Stages in Road Construction
Road construction is a lengthy process that can take more than 10 years, depending on the size of the future pathway. It involves several construction crews and plant machinery and requires careful planning and various evaluations, including environmental and structural assessments.
Once construction has begun, there are several stages before the road can be used by vehicles.
Clearing and Excavation
The area on which the road is going to be built on must be cleared of all vegetation, which requires the removal of trees, shrubs and bushes. Excavation vehicles will also dig up and remove rocks and stones from the future road's pathway. To prevent the cleared land from erosion, control devices, including fences, ditches and basins are installed.
The road takes shape as diggers, excavation plant machinery and bulldozers mount dirt and soil over the area where the future pathway will run. The surface is then leveled and smoothed by graders. Culverts and drains, consisting of large concrete pipes, are laid to prevent the road from flooding by leading away groundwater, sewage or stormwater.
Fine grading requires construction workers to prepare the surface by leveling it according to plans provided by structural engineers. Fine grading requires manual labour and digging as well as grading plant machinery, also called graders. To make the grading last, it is stabilized with limestone or concrete.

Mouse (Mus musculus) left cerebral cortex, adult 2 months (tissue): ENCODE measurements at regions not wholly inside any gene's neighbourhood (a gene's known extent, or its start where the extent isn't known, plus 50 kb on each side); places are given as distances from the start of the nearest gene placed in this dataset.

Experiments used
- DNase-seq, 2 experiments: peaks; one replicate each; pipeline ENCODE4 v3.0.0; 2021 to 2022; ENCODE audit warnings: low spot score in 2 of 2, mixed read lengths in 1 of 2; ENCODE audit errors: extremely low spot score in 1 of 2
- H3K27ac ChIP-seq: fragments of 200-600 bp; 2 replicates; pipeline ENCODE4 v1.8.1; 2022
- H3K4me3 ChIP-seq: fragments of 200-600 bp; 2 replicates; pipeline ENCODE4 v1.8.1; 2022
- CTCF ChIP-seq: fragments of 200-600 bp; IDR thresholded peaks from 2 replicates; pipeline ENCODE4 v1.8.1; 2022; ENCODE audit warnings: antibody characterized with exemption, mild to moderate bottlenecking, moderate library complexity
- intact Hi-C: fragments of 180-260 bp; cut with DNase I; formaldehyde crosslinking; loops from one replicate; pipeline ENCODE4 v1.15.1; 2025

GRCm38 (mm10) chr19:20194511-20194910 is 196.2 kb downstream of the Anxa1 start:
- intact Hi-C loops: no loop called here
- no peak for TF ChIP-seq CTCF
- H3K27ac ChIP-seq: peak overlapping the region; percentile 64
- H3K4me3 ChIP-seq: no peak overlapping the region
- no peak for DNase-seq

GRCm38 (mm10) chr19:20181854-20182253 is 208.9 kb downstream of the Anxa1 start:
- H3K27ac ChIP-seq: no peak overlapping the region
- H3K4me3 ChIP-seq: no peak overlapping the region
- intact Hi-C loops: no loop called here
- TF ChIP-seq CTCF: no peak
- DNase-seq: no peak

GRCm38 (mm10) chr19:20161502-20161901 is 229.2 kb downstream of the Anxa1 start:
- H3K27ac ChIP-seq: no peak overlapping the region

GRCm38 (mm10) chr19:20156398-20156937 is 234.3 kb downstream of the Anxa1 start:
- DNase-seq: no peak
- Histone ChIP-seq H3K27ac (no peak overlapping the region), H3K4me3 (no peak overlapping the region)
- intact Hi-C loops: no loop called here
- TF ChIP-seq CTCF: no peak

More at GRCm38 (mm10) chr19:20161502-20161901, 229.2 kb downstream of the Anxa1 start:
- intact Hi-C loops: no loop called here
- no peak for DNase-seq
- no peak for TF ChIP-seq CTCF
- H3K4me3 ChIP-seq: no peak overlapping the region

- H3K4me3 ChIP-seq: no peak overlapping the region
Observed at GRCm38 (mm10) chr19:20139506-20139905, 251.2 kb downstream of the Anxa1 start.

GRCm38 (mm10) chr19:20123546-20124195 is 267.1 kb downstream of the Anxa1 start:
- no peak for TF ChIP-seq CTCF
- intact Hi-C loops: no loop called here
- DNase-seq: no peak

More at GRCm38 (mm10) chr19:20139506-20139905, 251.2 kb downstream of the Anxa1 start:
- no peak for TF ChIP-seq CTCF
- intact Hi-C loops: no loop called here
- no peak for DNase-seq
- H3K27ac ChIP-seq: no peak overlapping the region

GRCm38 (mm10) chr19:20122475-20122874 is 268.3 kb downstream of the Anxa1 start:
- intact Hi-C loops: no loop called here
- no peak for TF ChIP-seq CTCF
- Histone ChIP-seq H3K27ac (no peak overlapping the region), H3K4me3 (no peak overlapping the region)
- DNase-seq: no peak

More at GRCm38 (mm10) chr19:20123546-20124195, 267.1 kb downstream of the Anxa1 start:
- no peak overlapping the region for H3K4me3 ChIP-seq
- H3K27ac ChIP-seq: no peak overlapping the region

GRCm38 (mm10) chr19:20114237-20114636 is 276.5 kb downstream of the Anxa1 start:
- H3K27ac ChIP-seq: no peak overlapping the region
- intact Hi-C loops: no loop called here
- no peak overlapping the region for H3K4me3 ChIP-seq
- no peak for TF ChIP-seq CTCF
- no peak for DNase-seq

After another grading of the surface, the aggregate base course is laid. Aggregate base is made of crushed stone or gravel, and it is placed evenly on the road surface. If the road is in a town or city, a curb for the pavement and the gutter will be constructed straight after the gravel is placed on the surface. The road is then fine graded again.
Once the gravel has been distributed evenly, the asphalt can be poured. Asphalt is a mixture of a petroleum byproduct, an aggregate base material and a sticky, gluelike substance called bitumen. Depending on the expected traffic on the road, up to four layers of asphalt can be placed on top of each other. The asphalt usually is produced and mixed in large plants after the engineer's specifications. The hot asphalt is filled into trucks that transport the material to the construction site where it will be poured immediately. Before the last layer of asphalt is poured, the sidewalks and gutters have to be finished. The construction work is concluded by placing the appropriate road signs at the places specified by planners and the application of road markings.
Based in the U.K., Petra Turnbull has been working as a journalist since 1989. Her articles on the film and book trades have been published in "Screen International," "Dagens Naringsliv," "Film Magasinet" and other Scandinavian newspapers and magazines. She now manages her own book shop. Turnbull holds degrees in law and economics from Goethe University, Germany and Oslo Business School in Norway.